A short story by Joe Devlin. Pictures by David Mackintosh.
A lone bespectacled spectator stands on the Victorian veranda, his paunch pushing into the surrounding waist high wrought iron fencing, it provides him with an elevated view of the football game taking place on the field below. His gaze shifts, he studies the red brick wall to the left of the pitch, it seems to go on forever from his vantage point, stretching further than the eye can see over the undulating terrain. It is lined with rhododendron trees, laurel bushes and silver birch, fly agaric land. Graffiti daubed upon it in both yellow and white paint, indecipherable from this spot without the aid of a scope. Have a shot, his focus returns to match.
Two more figures emerge from the huge ward doors and join him on the platform. One in drawstring striped pyjamas and slippers, the other in a three piece blue suit and buffed brown brogues, both are smoking. They all applaud the first goal, a neat finish from the left of the box into the bottom corner from twelve yards out. A much welcomed respite from the monotony indoors.
Outside the clock tower people mill around the car boot sale, a man with shoulder length grey hair in a vest and shorts picks up a plastic pirate cutlass, swishing it through the air a few times before replacing it on the table top. Balloons tied around the arch sway and bob in the light breeze, half the stalls fall under the shadow cast by the building.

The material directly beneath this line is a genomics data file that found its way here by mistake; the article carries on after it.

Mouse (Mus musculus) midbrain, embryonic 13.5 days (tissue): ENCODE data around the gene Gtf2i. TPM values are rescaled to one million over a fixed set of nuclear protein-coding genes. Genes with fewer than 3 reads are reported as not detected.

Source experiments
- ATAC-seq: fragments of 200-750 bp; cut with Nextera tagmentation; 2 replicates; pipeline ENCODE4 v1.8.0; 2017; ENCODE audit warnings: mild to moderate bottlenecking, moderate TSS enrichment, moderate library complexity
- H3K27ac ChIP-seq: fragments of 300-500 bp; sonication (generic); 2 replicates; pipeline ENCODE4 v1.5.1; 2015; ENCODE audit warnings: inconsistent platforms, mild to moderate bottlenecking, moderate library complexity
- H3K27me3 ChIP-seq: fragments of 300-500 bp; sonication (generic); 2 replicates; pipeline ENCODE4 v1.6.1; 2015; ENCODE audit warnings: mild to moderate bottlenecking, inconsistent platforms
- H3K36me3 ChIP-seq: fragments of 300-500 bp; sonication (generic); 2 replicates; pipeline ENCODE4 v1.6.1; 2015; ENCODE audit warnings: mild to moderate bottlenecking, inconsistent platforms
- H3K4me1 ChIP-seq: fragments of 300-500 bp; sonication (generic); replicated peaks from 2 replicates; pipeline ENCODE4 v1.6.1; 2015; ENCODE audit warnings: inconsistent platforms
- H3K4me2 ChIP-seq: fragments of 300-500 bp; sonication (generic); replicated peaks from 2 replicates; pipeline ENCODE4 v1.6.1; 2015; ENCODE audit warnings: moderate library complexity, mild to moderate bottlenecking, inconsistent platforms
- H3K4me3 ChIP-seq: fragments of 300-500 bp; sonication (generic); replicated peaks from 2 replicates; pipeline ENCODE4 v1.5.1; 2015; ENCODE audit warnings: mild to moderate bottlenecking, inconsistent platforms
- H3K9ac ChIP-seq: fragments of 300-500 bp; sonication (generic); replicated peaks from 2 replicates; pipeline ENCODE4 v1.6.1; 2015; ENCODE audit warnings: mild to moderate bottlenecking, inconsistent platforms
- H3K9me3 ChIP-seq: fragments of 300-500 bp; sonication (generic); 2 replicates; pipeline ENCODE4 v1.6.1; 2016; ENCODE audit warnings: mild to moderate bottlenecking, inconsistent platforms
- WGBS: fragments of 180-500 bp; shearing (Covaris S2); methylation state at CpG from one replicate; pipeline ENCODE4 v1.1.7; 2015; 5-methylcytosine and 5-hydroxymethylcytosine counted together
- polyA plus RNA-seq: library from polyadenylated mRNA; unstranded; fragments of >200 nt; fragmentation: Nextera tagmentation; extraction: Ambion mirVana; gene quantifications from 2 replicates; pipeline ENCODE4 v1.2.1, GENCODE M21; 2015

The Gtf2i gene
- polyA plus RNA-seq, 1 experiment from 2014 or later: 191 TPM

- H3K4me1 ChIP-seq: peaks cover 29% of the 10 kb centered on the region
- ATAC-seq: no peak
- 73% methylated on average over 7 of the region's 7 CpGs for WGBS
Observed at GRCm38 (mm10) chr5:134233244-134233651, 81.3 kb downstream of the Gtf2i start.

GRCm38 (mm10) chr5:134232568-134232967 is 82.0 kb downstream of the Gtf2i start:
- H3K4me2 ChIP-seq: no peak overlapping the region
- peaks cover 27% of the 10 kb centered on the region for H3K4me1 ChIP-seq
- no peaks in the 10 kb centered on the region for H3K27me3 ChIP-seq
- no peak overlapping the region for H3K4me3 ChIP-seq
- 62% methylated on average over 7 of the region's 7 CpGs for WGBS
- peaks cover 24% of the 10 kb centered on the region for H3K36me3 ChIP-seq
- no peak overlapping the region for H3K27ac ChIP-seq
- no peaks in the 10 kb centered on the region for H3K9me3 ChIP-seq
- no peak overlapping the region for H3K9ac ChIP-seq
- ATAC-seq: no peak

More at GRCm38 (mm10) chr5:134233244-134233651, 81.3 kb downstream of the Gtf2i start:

A huge Tesco now stands on the ground that was once a rugby pitch and one of the many unofficial entrances to this uncharted territory. Through long grasses, the intersecting routes – new frontiers to explore beyond this point. Nothing quite prepares anyone for such a seismic shift in the landscape. Countless journeys shared, seldom with a particular destination in mind at the outset.
Behind the store, you can still cut through to find two pathways that lead to walks, one towards the lodge, and the other to the ordered ornamental gardens. A couple of men, in matching brown suits and grubby white shirts, can often be found at this spot quietly supping bottles of cider and watching the bird life, their backs turned squarely on the bustling shoppers who swarm about the supermarket car park. You’d see figures appear, out of the dark grove whilst walking among the horse chestnuts, with conkers like polished stones upon the ground. It acted as an escape for them. The zombie silhouettes in gowns, this a place to rove, triggers – moments thought forgotten. The dusk Daubenton walk, skimming centimetres above the still lake, or lying down on the grassed plateau in your company both come to mind.
Content to Gather is the first collaborative project between Joe Devlin and David Mackintosh. It takes the form of a book published by Aye-Aye Books with writing from Devlin, drawings by Mackintosh and an afterword by Martin Holman. Limited to 500 copies. Design by Daren Newman. Priced at £10. Buy a copy here.